Acute myeloid leukemia (AML) is a clinically complex and very heterogeneous disease at the molecular level. Conventional cytogenetic analysis and FISH (fluorescence in situ hybridization) tests provide important information about the biological and clinical background of the disease and enable the classification of AML patients into three risk groups. However, up to half of patients have normal cytogenetics. Determining prognosis and treatment strategies in this group of patients is challenging. The development of molecular genetic methods, including next generation sequencing in the last decade, has led to the discovery of a number of recurrent mutations that have contributed to increasing the accuracy of prognosis of those patients with cytogenetically normal AML. Besides the prognostic value of these mutations, they may also be used to monitor minimal residual disease during and after treatment of AML and additionally constitute potential targets for the development of new therapeutic agents. The importance of molecular genetic testing of all patients with AML is highlighted by the WHO classification of 2008 in which subgroups of AML are purely defined by molecular genetics markers.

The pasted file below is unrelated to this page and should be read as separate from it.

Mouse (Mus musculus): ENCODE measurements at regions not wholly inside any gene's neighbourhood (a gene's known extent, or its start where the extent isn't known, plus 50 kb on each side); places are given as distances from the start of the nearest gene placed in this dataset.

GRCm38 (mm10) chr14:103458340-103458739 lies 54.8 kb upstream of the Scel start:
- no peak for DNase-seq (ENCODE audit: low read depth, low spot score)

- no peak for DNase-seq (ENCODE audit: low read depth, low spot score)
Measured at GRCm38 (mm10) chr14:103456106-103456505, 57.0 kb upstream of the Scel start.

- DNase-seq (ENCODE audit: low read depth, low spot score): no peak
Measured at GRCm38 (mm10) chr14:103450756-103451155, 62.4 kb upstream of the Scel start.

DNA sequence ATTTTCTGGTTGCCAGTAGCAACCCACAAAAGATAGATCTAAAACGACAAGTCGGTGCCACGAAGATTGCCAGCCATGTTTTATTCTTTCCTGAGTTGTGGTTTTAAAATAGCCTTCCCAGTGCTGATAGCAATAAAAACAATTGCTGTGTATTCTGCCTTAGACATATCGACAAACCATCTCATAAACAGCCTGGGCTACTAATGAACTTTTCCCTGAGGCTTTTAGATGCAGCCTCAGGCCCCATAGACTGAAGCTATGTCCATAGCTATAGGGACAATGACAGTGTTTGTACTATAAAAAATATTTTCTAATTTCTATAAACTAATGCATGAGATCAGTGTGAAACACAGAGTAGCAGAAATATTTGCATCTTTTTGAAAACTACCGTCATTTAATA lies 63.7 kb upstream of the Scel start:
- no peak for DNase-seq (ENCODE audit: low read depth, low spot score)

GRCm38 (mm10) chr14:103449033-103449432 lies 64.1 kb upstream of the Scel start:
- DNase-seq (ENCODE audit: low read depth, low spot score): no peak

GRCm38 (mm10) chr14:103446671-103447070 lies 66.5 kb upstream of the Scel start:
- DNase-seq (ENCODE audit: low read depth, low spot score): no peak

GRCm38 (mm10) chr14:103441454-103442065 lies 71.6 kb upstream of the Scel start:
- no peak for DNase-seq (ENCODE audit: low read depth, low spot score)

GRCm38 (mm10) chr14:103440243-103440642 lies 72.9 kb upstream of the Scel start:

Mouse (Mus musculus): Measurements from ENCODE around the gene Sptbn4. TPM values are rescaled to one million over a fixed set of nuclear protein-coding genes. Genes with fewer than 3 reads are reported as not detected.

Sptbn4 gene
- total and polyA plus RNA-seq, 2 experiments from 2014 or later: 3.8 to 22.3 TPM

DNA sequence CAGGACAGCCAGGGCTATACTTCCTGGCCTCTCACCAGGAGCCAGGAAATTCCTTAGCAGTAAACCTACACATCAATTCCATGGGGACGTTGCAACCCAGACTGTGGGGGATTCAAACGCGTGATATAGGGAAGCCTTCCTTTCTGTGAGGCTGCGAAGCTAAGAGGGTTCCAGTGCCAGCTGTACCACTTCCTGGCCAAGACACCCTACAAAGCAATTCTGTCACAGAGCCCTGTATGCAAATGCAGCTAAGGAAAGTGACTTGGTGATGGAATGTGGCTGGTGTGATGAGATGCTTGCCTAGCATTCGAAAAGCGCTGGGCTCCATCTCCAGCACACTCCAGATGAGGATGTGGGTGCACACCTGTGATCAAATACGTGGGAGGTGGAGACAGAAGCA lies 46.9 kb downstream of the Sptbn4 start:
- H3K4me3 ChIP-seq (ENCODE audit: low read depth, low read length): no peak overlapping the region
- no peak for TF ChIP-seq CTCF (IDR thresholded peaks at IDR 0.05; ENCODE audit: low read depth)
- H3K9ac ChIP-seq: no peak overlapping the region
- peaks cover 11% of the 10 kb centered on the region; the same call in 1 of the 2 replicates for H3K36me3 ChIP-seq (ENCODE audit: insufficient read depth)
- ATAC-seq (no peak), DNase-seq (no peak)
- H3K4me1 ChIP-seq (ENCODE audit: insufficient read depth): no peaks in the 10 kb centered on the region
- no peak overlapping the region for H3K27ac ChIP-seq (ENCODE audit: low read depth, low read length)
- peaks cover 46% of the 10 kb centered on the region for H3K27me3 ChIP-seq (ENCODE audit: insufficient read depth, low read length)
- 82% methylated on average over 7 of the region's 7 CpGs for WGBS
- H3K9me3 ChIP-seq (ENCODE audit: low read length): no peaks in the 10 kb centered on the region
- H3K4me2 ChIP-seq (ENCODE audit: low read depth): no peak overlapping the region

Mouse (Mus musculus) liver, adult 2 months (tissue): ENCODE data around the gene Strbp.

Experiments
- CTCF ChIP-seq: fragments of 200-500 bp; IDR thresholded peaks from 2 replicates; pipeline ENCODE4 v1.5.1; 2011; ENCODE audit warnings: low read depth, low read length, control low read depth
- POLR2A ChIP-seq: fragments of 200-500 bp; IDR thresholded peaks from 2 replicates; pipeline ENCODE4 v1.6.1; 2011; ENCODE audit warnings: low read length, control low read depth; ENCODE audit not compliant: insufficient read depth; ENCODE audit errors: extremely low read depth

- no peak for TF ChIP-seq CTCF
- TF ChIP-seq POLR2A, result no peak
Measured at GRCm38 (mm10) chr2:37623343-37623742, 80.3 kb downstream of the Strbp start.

In this article, we provide an overview of the most significant mutations in patients with cytogenetically normal AML. We describe their significance for prognosis, their importance in monitoring minimal residual disease, and their potential for the development of new targeted therapies. Further, we briefly draw attention to the significance of gene mutation accumulation in clonal disease development and how it affects the time of AML relapse.